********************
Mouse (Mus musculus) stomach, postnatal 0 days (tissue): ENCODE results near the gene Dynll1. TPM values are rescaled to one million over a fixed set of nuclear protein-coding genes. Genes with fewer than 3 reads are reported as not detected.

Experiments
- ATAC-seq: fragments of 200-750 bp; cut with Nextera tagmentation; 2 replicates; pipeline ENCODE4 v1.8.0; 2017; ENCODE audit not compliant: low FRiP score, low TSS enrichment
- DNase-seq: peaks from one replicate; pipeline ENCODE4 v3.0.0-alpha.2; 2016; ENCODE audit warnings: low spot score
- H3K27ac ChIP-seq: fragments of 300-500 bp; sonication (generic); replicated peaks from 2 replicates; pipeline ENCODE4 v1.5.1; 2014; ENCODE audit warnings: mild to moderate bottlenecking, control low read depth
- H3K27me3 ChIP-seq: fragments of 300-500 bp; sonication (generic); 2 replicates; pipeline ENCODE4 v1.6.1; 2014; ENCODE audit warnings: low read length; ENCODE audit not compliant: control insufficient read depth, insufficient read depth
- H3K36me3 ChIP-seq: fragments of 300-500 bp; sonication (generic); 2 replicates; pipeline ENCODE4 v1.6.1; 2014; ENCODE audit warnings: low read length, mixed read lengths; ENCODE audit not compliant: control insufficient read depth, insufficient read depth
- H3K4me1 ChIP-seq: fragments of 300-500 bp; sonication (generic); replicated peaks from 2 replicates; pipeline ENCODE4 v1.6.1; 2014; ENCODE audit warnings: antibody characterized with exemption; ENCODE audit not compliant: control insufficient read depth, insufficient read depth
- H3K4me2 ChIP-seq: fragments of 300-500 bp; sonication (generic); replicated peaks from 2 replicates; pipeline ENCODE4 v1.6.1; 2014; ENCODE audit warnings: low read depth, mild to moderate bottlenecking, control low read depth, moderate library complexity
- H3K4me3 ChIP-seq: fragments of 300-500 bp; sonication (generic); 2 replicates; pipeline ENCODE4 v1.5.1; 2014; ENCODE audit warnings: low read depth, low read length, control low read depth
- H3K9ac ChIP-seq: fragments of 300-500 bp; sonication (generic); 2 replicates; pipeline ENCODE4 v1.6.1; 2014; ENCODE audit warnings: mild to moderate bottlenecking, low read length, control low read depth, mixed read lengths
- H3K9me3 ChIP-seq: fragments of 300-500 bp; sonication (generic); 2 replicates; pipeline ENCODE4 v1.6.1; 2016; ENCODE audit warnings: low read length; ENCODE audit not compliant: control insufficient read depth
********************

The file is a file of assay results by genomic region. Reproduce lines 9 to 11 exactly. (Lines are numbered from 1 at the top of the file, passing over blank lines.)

- H3K4me2 ChIP-seq: fragments of 300-500 bp; sonication (generic); replicated peaks from 2 replicates; pipeline ENCODE4 v1.6.1; 2014; ENCODE audit warnings: low read depth, mild to moderate bottlenecking, control low read depth, moderate library complexity
- H3K4me3 ChIP-seq: fragments of 300-500 bp; sonication (generic); 2 replicates; pipeline ENCODE4 v1.5.1; 2014; ENCODE audit warnings: low read depth, low read length, control low read depth
- H3K9ac ChIP-seq: fragments of 300-500 bp; sonication (generic); 2 replicates; pipeline ENCODE4 v1.6.1; 2014; ENCODE audit warnings: mild to moderate bottlenecking, low read length, control low read depth, mixed read lengths